Currently, 356 applications with a combined capacity of 19.7 MWp have been received. Of this, installations of 17.4 MWp capacity have been completed and the rest are under construction. However, the lack of consumer awareness, ignorance on part of the installers and operational complexities continue to be the key issues for the discom.

According to Clause 8.4 in the DERC (Net Metering for Renewable Energy) Regulations, 2014, all meters need to be installed at accessible locations to facilitate easy access by the discom. However, this is not always followed by the installers. Many a time, the installer sets up the meters on the rooftops or on the top floors to cut the costs on cables.

There are many cases where customers did not install lightening arresters or installed the smaller ones instead just to comply with the rules. To save money, the earthing arrangements for these lightening arresters are either not carried out or some pseudo-arrangements are made like connecting the arresters and other cables with the water pipelines or hand pumps. In the same context, BYPL officers have often noticed rusted mounting structures.

Going forward, as more rooftop solar systems are installed, the safety of linesmen and engineers will become paramount, leading to additional operational complexities. Meanwhile, BRPL, which operates in West and South Delhi, partnered with GIZ and The Energy and Resources Institute to launch the Solar City Initiative in January 2018, with the purpose of setting up grid-connected rooftop solar projects to manage the increasing peak electricity demand in Delhi.

In Phase I, Dwarka was selected for the installation of such projects. The electricity generated is used to power common facilities such as lifts and street lights, and the surplus electricity, if any, is fed into the grid. To facilitate the integration of solar power with the grid, net meters were installed in every flat. Since the launch of the initiative, 14 societies have installed rooftop projects totaling about 1,000 kW incapacity, and work at six more societies is in progress. According to a BRPL official, the combined capacity of rooftop solar projects in Dwarka could cross 2.5 MW in the near term. The operating expenditure (opex) model is popular here. In the case of Shiv Bhole CGHS, a tariff of Rs 2.66 per kW (inclusive of the generation-based incentive of Rs 2 per kW provided by the Delhi government) has been decided. It is around Rs 2.40 per kWh lower than the tariff charged by the discom earlier.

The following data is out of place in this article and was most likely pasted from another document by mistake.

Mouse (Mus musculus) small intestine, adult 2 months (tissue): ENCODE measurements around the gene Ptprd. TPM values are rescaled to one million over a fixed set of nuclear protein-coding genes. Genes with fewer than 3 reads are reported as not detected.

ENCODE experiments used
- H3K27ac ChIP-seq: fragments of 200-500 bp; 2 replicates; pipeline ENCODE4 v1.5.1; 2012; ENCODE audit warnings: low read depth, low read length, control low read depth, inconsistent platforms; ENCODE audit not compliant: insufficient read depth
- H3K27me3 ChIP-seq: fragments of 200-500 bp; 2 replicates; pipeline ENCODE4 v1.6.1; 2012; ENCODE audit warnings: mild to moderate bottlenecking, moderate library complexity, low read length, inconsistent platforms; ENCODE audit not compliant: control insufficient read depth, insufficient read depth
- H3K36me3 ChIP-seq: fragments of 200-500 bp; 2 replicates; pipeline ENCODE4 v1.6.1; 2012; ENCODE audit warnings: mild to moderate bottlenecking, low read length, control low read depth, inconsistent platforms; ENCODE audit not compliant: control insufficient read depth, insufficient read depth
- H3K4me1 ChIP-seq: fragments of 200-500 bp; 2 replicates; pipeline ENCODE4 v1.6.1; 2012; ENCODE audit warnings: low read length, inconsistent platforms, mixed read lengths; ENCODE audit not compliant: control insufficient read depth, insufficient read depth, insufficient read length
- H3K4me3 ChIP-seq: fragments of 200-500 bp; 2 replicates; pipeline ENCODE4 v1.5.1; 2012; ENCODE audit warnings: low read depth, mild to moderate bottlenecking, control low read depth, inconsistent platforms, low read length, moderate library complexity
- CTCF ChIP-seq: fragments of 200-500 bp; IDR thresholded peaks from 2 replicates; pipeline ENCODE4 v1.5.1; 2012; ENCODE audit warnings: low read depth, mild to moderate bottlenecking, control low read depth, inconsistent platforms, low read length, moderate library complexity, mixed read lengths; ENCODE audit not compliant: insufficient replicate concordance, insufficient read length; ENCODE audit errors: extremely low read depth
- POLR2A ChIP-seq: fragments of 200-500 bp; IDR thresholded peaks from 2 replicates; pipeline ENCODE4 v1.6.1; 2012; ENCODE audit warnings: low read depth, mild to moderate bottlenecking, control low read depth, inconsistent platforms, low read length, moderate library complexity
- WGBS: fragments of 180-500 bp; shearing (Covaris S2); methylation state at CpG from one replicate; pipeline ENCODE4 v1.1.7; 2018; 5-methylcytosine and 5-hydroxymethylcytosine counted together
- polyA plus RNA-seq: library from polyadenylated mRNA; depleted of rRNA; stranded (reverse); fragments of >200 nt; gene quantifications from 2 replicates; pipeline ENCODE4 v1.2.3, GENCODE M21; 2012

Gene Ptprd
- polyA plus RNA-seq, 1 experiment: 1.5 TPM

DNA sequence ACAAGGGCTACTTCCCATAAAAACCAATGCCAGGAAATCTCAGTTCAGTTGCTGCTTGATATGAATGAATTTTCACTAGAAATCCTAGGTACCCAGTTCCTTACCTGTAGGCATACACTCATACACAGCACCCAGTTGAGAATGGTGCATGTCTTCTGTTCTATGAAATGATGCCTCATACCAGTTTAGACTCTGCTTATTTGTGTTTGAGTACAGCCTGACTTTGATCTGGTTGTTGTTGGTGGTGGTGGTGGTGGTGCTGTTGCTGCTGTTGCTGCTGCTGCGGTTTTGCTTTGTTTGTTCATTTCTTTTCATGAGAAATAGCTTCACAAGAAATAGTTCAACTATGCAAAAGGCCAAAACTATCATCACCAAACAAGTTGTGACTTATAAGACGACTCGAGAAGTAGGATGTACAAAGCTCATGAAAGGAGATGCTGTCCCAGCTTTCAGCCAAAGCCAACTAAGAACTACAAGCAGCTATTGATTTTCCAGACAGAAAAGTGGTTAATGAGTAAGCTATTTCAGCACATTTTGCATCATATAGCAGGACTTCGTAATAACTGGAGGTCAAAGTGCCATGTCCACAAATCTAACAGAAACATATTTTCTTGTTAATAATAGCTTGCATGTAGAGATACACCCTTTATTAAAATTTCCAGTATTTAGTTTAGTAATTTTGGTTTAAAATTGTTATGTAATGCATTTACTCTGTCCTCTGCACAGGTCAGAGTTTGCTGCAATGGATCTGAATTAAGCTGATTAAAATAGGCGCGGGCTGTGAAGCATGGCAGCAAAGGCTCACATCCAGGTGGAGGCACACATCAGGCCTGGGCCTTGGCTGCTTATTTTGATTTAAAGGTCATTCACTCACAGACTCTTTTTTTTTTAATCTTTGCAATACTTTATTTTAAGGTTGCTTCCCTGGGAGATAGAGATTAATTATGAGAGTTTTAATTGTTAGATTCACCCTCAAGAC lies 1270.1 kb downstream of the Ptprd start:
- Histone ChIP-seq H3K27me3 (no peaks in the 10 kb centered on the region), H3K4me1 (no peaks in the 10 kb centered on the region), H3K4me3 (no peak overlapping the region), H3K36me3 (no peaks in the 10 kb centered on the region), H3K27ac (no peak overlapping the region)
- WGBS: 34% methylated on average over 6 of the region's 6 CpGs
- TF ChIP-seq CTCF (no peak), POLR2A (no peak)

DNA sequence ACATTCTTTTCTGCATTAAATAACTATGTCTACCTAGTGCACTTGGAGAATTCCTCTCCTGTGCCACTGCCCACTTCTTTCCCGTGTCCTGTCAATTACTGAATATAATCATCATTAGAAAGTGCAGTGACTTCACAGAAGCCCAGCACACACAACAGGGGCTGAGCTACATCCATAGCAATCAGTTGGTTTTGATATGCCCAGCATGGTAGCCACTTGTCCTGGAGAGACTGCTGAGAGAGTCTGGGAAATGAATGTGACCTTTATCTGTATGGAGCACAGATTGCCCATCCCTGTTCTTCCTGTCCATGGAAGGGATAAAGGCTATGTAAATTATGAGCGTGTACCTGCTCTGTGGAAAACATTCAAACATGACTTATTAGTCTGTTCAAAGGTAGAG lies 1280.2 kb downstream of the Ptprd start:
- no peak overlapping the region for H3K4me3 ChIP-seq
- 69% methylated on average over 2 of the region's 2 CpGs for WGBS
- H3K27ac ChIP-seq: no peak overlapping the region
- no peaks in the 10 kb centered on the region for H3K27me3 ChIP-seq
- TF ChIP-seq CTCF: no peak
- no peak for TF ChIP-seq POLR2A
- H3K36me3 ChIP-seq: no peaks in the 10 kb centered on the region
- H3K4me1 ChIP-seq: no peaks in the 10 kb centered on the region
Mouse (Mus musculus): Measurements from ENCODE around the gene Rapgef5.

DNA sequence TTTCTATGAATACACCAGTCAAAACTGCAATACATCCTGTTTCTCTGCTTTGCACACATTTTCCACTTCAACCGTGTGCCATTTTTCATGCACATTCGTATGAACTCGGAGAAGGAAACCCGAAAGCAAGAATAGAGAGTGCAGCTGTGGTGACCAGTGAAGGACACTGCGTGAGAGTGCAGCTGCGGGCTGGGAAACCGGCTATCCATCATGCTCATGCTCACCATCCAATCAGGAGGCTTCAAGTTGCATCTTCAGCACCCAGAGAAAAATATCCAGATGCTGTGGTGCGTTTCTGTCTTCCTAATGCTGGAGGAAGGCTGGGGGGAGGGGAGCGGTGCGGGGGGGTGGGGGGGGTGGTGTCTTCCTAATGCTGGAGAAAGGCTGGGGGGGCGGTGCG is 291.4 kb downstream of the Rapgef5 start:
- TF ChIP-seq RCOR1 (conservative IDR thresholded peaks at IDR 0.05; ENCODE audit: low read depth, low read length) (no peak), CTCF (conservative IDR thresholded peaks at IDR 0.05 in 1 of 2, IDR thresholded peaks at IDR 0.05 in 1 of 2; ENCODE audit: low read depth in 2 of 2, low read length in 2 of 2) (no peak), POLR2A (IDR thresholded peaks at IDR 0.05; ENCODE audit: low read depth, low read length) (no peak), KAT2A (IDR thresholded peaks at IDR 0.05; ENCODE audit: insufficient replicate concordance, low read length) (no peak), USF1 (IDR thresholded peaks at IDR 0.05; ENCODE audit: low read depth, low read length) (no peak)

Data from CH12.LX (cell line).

In Phase II, BRPL has decided to cover Shakur Basti. The area has many colonies and BSES estimates the solar rooftop potential to be about 15 MW. BRPL is also targeting to install rooftop net-meters of 5 MW capacity in the area by 2019-20.


To achieve similar success in RPO mandates and for easing the load on the existing DTs, APSPDCL and BSES have taken two different routes. While APSPDCL uses the capex model for consumers with less electricity requirements, BRPL has placed its bet on the opex model to promote rooftop solar systems. Apart from the use of appropriate business models, solving the issues pertaining to consumer awareness, and operations and maintenance of rooftop projects will be key to meet the rooftop solar target of 40 GW by 2022.

Based on presentations by P. Ayub Khan, General Manager, EA and Solar, Andhra Pradesh Southern Power Distribution Company and Abhishek Vashistha, Manager, BSES Yamuna Power at Renewable Watch’s conference on “Distributed Solar in India”

source@renewable watch